tusis�� The Late Byzantine Army�� p. 201–202�� see also Index; J. Lefort��Villages de Macédoine:

notices historiques et topographiques sur la Macédoine orientale au Moyen Âge�� 1�� La Chalcidique

occidentale�� Paris�� 1982�� p. 92�� 116�� 139�� 146.

  • 46 PLP, no. 546 (before 34).

(before 34).

(before

34).

  • 47 Georges Pachymérès, �, 6 (p. 336ff).

tHE BYZaNtINE tuRKs

87

listed is represented in the following charts (percentage figures are

rounded off):

table 1:

Origin

Names

Percentage

anatolian

87

75%

Qipchaq

9%

Other

5

6%

total

4

00%

the prevalence of muslim names indicates the increasing role of

anatolian turkish influx in the Balkans. In particular, it might have

been a consequence of the massive emigration of anatolian turks,

both sedentary and nomadic, accompanying the saljuq sultan Izz al�

Dīn Kay Kāwus II, (b. 37–d. 79/80) who fled to the court

of michael VIII Palaiologos (59–8) in 6 and stayed in By�

zantium until 64. the sultan was followed by his courtiers, troops

loyal to him and nomadic turks from Western anatolia who did not

accept the mongol domination. It seems that the move of ‘Izz al�Dīn

Kay Kāwus’ partisans to the Byzantine Empire continued for some

time after the settling of the sultan there. although we do not have

even rough figures for the numbers of the turkish immigrants in the

beginning of the 60s, it seems that they were numerous enough to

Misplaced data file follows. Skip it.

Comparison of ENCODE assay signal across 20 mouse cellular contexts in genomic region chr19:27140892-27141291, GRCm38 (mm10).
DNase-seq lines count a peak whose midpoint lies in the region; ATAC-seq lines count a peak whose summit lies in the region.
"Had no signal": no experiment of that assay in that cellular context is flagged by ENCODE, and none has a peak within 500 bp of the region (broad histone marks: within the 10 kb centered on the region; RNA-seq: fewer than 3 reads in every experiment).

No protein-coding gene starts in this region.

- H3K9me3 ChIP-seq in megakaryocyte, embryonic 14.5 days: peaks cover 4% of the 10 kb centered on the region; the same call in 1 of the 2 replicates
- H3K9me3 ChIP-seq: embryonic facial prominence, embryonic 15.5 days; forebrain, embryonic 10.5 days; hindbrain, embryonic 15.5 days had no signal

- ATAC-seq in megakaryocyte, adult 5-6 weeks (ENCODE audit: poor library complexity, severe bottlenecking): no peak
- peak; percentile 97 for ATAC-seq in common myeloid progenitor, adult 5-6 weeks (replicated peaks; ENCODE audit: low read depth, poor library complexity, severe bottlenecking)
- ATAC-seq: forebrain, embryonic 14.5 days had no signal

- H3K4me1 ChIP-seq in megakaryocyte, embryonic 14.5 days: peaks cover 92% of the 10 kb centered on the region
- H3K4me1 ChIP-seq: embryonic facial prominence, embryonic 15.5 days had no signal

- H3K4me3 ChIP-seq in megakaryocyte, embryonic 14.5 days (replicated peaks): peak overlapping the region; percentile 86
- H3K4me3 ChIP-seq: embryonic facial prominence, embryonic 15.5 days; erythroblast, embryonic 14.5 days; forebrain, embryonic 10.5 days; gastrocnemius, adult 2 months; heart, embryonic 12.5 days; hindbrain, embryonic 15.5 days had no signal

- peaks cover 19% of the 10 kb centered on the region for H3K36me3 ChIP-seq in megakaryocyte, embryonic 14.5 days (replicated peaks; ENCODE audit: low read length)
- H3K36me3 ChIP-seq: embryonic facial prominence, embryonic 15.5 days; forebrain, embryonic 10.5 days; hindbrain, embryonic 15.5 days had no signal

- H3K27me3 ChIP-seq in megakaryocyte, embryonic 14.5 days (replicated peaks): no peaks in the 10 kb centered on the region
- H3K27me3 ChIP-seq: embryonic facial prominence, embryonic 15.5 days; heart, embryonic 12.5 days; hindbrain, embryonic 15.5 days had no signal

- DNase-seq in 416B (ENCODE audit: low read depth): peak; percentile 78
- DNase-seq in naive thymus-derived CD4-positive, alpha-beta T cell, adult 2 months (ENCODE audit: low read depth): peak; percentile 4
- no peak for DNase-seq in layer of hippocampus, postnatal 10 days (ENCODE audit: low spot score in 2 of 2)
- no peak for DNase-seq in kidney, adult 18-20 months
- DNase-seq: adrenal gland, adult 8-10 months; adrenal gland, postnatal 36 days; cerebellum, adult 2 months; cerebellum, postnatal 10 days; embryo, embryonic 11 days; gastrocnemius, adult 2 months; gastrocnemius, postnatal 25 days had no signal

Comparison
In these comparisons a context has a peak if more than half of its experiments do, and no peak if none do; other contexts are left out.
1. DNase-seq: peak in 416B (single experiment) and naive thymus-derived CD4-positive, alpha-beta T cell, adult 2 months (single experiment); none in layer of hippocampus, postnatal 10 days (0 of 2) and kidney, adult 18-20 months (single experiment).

influence noticeably the ethnic situation in the Balkans. 48 Civil wars

in the Empire in the fourteenth century and the growth of the turkish

military presence in the Balkans entailed further repeating injections

of anatolian settlers into the macedonian population.

It is very probable that most asians listed in the database or their

  • 48 P. Wittek, La descendance chrétienne de la dynastie Seldjouk en Macédoine // Échos d’Orient.

No. 76. 934. P. 409–4 ; P. Wittek, Yazijioghlu ‘��li on the Christian Turks of the Dobruja,

in BSO��S, vol. �IV/3, 95, p. 639–668 ; P. Wittek, Les Gagaouzes = Les gens de Kaykaus, in

Rocznik Orientalistyczny, t. �VII, 95–95, p. –4 ; Charanis, The Transfer of Population

as a Policy in the Byzantine Empire cit., p. 50.

  • 88 Rustam sHuKuROV

immediate ancestors were initially in the military service either as im�

migrants or as mercenaries hired by the government. In any case, the

available narrative sources for that time do not provide any other ex�

planation for the resettlement of asians in the Byzantine territories.

Both anatolian and Qipchaq troops performed the function of light

cavalry and light horse archers. 49

4. toponymic Evidence

the evidence of macedonian place names matches well the data

given by personal names. However, often it is not clear when these pla�